Building objects with sticks and Legos is an entertaining way to test engineering principles.

Activities for Children Interested in Engineering

by Jo Pick

Many children are natural engineers, as evidenced by their desire to build objects and take objects apart to see how they work. By encouraging those activities in elementary school, we can strengthen children's early interest in engineering. Budding engineers also might enjoy participating in one or more of the contests that are designed for them and are held throughout the country.

Toshiba/National Science Teachers Association ExploraVision Competition

The Toshiba/NSTA ExploraVision competition invites students to study and come up with an interesting technology in teams of two to four students, and predict how that technology will change in 20 years. Winning ideas explored by elementary school students in the past include smart desks and first aid kits, shoulder pads with cooling systems, hairbrushes that can detect and kill lice, trees with solar-powered leaves, and devices that translate hand signs into words. Each entry must contain an abstract, a description of the technology, a bibliography and a project website. The description is limited to 11 typed pages and must include a review of present technology and its history, a discussion of future technologies and necessary breakthroughs, and a description of the design process as well as the consequences of the proposed technology. All participants receive a certificate of participation, a gift and a discount on Toshiba computer products. Winners receive a $5,000 to $10,000 savings bond, an expense-paid trip to Washington, D.C., or a camcorder.

SECME National Student Competitions

The Southeastern Consortium for Minorities in Engineering was renamed SECME Inc. to better represent the 17 states, from New York to Arizona, that participate in the program. SECME sponsors four contests for elementary students. In 2013, students in the first contest built a car out of a mousetrap, using the spring as the only source of power. They then ran the car, recording the maximum distance traveled and prepared a one- to two-page report describing the car's design, construction and operation. Students also designed and built a water rocket from a 2-liter bottle, after which they launched the rocket with judges recording the rocket's air time. Participating in a four-month Internet and Science Fair Technology (ISFT) project was a third option. Students worked online with scientists and engineers on applying an interesting technology to a real-world problem, and then presented their results on a website. Finally, Webquest competitors researched and wrote a three- to five-page essay on matters in science, technology, engineering and math (STEM) that interest them, appropriate careers for them, what university best meets their needs, and how their planning and building experiences have affected their decisions.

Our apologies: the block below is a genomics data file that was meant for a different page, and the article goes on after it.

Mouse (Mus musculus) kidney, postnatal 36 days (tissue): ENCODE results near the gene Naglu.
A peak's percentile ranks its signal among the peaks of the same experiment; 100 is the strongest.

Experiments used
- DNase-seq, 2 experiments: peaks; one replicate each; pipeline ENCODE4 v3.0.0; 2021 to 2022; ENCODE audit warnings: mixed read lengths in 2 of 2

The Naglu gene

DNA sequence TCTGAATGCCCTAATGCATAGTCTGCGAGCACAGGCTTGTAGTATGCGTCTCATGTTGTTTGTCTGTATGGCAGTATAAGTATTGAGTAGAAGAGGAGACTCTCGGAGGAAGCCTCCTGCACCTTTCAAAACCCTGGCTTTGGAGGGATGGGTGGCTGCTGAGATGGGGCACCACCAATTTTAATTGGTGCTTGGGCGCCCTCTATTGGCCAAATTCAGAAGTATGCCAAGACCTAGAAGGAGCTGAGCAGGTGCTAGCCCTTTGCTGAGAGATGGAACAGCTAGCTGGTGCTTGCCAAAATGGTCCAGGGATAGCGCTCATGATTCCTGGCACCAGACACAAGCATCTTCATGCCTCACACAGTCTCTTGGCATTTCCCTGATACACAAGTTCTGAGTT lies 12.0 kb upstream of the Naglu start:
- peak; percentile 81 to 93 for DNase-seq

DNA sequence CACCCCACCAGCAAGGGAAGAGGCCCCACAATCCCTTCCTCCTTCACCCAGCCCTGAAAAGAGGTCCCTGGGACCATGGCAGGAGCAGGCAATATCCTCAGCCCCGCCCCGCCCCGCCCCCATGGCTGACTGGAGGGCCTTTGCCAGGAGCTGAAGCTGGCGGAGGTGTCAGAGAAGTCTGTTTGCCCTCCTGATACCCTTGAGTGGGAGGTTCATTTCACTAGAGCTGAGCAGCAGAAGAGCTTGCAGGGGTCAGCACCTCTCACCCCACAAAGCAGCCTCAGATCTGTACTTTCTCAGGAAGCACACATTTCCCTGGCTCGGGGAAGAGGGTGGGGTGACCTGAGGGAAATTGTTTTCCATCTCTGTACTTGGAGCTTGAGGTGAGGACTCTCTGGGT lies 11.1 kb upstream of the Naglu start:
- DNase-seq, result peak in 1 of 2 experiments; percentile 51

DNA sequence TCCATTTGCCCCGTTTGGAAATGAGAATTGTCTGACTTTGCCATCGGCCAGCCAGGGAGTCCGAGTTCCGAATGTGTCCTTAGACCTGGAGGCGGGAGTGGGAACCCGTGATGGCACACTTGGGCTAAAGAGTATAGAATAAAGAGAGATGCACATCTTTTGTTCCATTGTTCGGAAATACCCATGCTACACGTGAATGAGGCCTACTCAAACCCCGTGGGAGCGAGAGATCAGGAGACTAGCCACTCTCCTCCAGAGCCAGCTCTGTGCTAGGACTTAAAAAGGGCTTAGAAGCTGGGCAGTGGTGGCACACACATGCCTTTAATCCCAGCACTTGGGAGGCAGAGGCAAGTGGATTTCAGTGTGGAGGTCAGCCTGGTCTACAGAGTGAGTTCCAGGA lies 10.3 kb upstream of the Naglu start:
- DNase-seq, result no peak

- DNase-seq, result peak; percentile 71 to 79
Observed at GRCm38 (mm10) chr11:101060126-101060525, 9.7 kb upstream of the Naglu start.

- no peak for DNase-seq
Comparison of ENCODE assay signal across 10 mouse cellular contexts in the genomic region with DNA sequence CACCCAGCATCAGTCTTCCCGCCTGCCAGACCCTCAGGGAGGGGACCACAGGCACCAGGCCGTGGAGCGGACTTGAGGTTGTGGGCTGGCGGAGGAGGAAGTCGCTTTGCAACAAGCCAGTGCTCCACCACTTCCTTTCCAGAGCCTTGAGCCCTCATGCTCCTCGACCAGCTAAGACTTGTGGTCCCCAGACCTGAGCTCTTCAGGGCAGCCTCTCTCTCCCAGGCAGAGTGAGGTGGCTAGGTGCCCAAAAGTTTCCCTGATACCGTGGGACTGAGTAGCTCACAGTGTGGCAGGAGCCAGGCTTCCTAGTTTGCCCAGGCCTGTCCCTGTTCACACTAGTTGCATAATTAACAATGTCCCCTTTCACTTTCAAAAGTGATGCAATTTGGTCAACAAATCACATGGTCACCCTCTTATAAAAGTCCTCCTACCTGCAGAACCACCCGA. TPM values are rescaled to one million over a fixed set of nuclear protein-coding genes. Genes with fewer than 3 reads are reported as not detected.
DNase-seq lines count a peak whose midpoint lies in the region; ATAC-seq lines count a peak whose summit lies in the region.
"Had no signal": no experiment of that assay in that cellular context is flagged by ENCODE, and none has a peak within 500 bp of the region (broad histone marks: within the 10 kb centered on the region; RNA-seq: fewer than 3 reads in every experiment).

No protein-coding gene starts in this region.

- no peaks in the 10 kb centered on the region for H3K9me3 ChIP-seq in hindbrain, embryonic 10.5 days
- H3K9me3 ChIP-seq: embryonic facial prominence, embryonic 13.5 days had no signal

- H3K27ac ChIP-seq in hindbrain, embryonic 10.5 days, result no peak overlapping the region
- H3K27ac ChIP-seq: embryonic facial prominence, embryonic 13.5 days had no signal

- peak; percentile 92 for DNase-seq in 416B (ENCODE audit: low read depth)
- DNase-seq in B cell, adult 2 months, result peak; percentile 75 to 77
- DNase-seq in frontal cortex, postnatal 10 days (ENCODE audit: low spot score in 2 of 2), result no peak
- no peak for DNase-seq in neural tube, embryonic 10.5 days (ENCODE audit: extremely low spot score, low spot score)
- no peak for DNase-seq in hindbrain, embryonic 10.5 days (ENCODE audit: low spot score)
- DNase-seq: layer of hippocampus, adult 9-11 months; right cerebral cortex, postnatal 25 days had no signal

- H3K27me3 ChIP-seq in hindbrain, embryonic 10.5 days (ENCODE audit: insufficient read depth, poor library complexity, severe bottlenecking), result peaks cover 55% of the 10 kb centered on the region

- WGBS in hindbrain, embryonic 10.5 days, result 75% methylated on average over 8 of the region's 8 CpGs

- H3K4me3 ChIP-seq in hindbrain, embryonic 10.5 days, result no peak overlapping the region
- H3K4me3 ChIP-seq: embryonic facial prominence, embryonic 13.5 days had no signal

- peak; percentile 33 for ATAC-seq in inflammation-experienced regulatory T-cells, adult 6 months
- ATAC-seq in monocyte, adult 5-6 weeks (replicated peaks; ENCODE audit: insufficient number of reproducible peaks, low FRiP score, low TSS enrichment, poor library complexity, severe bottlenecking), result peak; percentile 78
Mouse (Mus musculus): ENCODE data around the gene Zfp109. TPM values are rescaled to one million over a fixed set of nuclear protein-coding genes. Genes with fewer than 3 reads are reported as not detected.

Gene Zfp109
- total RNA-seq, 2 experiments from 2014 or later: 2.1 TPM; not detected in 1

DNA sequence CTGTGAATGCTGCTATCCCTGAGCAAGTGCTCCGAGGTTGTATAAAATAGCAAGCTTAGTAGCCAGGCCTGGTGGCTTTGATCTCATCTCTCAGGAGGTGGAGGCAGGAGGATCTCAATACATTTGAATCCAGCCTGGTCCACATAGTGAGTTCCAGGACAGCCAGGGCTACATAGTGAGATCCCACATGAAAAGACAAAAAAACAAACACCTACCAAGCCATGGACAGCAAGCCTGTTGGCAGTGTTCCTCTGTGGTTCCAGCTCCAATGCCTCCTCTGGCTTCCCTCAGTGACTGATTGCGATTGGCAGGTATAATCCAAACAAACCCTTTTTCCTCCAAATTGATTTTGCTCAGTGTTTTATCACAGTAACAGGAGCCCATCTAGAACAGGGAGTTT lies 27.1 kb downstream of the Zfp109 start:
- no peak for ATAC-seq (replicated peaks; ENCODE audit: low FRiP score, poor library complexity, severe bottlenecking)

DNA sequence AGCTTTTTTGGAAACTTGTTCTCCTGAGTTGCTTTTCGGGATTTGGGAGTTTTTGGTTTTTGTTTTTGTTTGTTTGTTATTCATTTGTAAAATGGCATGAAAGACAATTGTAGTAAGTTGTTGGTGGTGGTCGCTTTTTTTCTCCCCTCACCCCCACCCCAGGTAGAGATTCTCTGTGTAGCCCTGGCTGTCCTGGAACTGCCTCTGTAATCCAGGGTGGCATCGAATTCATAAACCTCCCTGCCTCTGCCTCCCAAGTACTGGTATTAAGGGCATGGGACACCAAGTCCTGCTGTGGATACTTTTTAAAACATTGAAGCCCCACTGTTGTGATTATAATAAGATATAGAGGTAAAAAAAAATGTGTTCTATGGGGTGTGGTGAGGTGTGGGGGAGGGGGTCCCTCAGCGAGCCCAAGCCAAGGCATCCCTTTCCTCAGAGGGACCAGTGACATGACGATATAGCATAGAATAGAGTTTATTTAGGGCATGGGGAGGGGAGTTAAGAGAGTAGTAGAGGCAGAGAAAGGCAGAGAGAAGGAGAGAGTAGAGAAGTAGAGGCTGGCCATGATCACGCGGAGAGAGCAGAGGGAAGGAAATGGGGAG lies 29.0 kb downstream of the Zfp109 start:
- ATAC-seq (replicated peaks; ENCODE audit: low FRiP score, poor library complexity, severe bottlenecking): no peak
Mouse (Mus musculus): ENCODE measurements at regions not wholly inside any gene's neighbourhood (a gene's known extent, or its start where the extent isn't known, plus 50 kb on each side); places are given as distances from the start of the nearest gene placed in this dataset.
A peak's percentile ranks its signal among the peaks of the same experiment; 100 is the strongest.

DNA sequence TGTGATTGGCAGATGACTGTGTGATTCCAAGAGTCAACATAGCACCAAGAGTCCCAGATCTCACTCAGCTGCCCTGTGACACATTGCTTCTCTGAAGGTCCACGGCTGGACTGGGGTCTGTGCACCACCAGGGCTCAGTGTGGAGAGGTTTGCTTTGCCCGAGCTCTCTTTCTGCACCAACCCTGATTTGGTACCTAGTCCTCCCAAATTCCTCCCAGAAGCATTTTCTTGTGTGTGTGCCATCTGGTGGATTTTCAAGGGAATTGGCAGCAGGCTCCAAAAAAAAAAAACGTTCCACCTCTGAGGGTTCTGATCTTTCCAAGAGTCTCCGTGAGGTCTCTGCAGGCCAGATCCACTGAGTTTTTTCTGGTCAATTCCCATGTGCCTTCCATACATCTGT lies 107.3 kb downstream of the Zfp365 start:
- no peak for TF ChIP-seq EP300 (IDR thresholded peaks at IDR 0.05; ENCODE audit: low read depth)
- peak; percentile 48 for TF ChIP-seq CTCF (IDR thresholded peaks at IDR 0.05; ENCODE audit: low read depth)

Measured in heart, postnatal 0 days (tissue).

Elementary Science Olympiads

Elementary Science Olympiads are composed of enjoyable days and competitive tournaments. The ESO manual contains almost 200 activities from which schools usually choose 10 to 16 for a daylong event. Activities include the construction and demonstration of barges, water rockets, missiles, puff mobiles, paper airplanes, pasta bridges, straw towers, rubber band catapults and other feats of engineering. Students also can participate in "quiz shows" about circuits, energy and the properties of matter, the metric system, chemistry, and science in general. Prizes include medals, ribbons and sometimes trophies.

FIRST LEGO League Competitions

Each year, the FIRST Committee creates a real-world challenge for 6- to 9-year-olds in the Junior FIRST LEGO League, and for 9- to 14-year-olds in the FIRST LEGO League. Junior LEGO League members, working in teams of two to six children, respond to the challenge by creating a poster illustrating their team's activities, and by building a model out of Lego bricks and moving parts. LEGO League members, working in teams containing up to 10 children, respond to the challenge by completing a set of missions using an autonomous robot programmed with LEGO MINDSTORMS, and by selecting and solving a real-world problem pertaining to the challenge and describing that solution in a live presentation. Children are given nine to 12 weeks to respond to a challenge. Challenge topics have included disasters, climate, energy, biomedical engineering, marine life and vehicles, transportation, and quality of life for the handicapped. Winners typically receive medals, trophies and considerable publicity.

About the Author

Jo Pick has a master's degree in speech pathology from the University of Florida and has studied child development at the University of Kansas. She has worked with children and families for more than 35 years and is a certified Early Intervention Service Coordinator. A book Pick edited on children's acquisition of communicative competence was published by University Park Press in 1984.

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